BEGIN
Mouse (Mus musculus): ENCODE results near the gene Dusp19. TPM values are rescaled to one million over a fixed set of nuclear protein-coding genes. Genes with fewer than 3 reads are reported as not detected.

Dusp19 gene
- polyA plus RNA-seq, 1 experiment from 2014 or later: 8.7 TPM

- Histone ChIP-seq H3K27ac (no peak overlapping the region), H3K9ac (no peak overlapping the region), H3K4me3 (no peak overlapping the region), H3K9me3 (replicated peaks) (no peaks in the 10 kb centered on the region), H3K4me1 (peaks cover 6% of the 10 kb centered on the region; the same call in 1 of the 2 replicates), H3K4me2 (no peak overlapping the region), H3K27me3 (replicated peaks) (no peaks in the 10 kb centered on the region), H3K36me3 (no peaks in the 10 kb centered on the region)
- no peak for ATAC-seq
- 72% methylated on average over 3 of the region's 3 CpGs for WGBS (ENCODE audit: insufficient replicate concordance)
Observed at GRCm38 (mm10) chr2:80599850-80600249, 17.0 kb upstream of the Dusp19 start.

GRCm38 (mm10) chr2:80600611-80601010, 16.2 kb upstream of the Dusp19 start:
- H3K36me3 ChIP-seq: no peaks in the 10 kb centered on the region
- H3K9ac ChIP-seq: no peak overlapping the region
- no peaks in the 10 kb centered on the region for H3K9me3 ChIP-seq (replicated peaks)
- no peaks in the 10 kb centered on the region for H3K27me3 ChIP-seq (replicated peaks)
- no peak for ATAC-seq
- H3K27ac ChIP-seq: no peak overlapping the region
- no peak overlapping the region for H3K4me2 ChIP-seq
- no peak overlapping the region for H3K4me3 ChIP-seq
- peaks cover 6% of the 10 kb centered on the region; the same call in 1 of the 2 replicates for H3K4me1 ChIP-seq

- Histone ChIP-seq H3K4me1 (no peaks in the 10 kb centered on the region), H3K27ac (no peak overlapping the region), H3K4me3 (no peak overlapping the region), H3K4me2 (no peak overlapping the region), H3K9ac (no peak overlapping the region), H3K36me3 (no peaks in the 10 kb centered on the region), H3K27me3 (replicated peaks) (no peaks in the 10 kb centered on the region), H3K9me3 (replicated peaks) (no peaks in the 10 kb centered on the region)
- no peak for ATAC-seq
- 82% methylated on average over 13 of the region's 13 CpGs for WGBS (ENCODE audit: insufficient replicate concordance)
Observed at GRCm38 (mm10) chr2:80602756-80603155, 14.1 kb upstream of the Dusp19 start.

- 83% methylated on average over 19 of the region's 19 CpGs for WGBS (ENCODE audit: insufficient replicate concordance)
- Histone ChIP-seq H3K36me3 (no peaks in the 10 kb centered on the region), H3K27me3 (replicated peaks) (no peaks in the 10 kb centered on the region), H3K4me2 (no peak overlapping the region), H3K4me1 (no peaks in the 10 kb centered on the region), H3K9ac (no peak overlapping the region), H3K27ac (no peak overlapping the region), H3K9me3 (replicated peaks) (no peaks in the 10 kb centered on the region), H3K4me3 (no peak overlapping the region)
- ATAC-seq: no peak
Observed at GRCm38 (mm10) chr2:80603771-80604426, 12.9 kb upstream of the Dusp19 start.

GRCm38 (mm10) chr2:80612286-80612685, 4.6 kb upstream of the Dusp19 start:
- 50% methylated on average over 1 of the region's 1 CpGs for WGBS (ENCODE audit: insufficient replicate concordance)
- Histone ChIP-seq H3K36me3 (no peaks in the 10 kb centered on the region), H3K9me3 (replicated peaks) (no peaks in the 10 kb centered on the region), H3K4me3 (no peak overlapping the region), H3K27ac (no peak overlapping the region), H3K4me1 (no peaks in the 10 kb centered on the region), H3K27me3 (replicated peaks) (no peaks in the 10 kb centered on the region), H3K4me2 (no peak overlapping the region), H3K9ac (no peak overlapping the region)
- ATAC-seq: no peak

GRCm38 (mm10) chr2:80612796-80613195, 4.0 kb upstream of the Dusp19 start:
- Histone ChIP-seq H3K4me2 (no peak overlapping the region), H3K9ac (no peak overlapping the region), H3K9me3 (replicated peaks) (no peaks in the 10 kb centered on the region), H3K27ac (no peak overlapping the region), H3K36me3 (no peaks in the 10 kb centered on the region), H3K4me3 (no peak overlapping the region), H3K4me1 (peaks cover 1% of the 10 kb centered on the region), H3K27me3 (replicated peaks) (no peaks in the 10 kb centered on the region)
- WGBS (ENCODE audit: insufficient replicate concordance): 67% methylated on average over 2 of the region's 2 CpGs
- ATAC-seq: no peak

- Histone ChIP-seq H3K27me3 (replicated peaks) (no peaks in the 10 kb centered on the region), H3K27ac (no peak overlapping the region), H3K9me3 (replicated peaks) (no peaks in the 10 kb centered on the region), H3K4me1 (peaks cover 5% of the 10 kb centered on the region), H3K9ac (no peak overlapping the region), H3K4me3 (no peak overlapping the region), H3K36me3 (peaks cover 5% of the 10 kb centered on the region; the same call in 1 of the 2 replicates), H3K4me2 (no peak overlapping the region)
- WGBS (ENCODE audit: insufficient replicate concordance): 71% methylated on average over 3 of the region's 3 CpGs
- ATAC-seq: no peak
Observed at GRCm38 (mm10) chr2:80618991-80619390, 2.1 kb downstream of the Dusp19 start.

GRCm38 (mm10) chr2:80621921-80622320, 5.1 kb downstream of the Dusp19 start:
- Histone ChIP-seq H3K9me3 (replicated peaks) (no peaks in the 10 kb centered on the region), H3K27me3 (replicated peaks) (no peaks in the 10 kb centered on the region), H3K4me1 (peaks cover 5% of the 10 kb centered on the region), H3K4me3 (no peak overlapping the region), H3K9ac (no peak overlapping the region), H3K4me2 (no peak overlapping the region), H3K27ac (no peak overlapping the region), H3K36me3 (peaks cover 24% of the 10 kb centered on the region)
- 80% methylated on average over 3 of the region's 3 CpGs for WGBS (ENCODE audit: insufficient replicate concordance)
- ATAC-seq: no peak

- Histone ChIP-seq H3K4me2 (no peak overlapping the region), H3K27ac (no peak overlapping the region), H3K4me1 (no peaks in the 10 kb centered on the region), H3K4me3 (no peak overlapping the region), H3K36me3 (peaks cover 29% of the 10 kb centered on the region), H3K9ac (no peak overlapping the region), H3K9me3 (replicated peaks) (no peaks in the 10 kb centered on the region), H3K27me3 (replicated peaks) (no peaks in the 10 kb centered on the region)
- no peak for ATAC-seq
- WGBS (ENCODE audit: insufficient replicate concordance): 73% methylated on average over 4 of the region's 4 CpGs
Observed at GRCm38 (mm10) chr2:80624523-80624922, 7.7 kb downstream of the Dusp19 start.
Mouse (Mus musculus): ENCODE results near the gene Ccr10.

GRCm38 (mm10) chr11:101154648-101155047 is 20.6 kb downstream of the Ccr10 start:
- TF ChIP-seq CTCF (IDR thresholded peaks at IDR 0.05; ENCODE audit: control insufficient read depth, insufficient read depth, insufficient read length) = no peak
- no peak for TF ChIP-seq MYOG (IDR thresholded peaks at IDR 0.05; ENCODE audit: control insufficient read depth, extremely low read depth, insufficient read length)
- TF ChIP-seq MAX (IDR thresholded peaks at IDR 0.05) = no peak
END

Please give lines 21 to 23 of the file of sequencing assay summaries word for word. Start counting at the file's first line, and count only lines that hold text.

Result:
Observed at GRCm38 (mm10) chr2:80602756-80603155, 14.1 kb upstream of the Dusp19 start.

- 83% methylated on average over 19 of the region's 19 CpGs for WGBS (ENCODE audit: insufficient replicate concordance)
- Histone ChIP-seq H3K36me3 (no peaks in the 10 kb centered on the region), H3K27me3 (replicated peaks) (no peaks in the 10 kb centered on the region), H3K4me2 (no peak overlapping the region), H3K4me1 (no peaks in the 10 kb centered on the region), H3K9ac (no peak overlapping the region), H3K27ac (no peak overlapping the region), H3K9me3 (replicated peaks) (no peaks in the 10 kb centered on the region), H3K4me3 (no peak overlapping the region)